Franklin's Autobiography (Eclectic English Classics)

By Benjamin Franklin

Page 146

from Sir Everard a gentle admonition.

Notwithstanding the continual wrangle between the governor and the
House, in which I, as a member, had so large a share, there still
subsisted a civil intercourse between that gentleman and myself, and
we never had any personal difference. I have sometimes since thought
that his little or no resentment against me for the answers it was
known I drew up to his messages, might be the effect of professional
habit, and that, being bred a lawyer, he might consider us both as
merely advocates for contending clients in a suit, he for the
proprietaries and I for the Assembly. He would, therefore, sometimes
call in a friendly way to advise with me on difficult points, and
sometimes, though not often, take my advice.

We acted in concert to supply Braddock's army with provisions; and
when the shocking news arrived of his defeat, the governor sent in
haste for me to consult with him on measures for preventing the
desertion of the back counties. I forget now the advice I gave; but I
think it was that Dunbar should be written to, and prevailed with, if
possible, to post his troops on the frontiers for their protection,
till, by reenforcements from the colonies, he might be able to proceed
on the expedition. And, after my return from the frontier, he would
have had me undertake the conduct of such an expedition with
provincial troops, for the reduction of Fort Duquesne, Dunbar and his
men being otherwise employed; and he proposed to commission me as
general. I had not so good an opinion of my military abilities as he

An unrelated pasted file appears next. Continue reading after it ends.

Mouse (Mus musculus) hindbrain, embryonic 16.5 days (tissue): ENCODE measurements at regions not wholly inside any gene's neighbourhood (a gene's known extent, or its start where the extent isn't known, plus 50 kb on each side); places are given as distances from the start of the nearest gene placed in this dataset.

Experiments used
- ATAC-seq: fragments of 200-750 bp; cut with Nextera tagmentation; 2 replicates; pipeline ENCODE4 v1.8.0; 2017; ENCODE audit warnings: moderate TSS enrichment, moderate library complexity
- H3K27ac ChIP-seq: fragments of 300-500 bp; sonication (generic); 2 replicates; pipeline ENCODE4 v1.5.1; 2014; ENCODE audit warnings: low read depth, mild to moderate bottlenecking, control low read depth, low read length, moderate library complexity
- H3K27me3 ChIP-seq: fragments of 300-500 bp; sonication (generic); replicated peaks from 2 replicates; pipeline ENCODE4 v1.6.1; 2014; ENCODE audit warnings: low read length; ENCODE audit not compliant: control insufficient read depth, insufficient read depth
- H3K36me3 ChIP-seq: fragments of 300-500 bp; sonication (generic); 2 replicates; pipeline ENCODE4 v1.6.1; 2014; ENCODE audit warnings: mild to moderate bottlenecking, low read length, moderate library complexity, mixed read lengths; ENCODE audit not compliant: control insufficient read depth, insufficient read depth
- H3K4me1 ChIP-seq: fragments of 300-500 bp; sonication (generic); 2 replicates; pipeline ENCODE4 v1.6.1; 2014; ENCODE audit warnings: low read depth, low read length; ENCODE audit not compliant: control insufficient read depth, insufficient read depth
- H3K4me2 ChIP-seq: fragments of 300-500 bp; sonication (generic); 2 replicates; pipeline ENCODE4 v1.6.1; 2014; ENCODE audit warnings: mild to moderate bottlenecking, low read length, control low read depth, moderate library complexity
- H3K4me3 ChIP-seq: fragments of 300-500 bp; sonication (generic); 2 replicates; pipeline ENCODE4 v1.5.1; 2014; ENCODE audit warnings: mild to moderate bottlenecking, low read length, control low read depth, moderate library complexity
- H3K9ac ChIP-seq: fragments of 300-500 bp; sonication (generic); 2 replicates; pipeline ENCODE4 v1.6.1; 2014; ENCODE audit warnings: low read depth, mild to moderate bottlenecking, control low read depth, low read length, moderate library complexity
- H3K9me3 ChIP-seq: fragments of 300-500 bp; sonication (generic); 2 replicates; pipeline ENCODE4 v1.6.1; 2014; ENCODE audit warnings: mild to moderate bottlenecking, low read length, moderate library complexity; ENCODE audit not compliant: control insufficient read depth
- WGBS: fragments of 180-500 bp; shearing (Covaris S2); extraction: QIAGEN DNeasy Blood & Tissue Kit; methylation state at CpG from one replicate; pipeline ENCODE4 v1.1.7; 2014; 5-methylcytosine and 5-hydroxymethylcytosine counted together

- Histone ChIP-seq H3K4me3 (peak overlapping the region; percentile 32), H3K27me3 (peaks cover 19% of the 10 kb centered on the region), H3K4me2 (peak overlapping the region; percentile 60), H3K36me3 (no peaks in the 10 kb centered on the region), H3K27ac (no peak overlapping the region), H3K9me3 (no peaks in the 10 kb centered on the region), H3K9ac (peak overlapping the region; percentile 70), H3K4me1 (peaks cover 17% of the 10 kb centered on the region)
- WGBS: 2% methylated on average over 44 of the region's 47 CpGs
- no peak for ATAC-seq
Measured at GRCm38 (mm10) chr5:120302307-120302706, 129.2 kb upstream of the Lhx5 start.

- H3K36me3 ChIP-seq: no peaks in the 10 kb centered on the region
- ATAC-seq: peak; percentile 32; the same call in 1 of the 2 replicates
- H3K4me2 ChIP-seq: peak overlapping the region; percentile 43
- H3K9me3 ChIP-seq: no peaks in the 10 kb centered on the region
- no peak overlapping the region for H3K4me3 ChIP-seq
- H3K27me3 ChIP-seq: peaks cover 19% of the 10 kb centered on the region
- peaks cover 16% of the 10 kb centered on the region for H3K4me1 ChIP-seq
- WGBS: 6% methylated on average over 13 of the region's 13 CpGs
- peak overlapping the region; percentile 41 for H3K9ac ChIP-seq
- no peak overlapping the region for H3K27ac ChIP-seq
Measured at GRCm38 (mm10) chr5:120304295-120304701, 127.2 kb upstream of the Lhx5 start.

professed to have, and I believe his professions must have exceeded
his real sentiments; but probably he might think that my popularity
would facilitate the raising of the men, and my influence in Assembly,
the grant of money to pay them, and that, perhaps, without taxing the
proprietary estate. Finding me not so forward to engage as he
expected, the project was dropped, and he soon after left the
government, being superseded by Captain Denny.

Before I proceed in relating the part I had in public affairs under
this new governor's administration, it may not be amiss here to give
some account of the rise and progress of my philosophical reputation.

[Footnote 158: In 1752 the French began connecting their settlements
on the Lakes and on the Mississippi by a chain of forts on the Ohio.
The English warned off the intruders upon what they deemed their
territory, and sent General Braddock to the colonists' aid. War was
declared in 1756.]

[Footnote 159: A French

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Text Comparison with Memoirs of Benjamin Franklin; Written by Himself. [Vol. 1 of 2] With His Most Interesting Essays, Letters, and Miscellaneous Writings; Familiar, Moral, Political, Economical, and Philosophical, Selected with Care from All His Published Productions, and Comprising Whatever Is Most Entertaining and Valuable to the General Reader

Page 8
Under him I learned to write a good hand pretty soon, but failed entirely in arithmetic.
Page 13
Persons of good sense, I have since observed, seldom fall into it, except lawyers, university men, and, generally, men of all sorts who have been bred at Edinburgh.
Page 31
had he been sober.
Page 33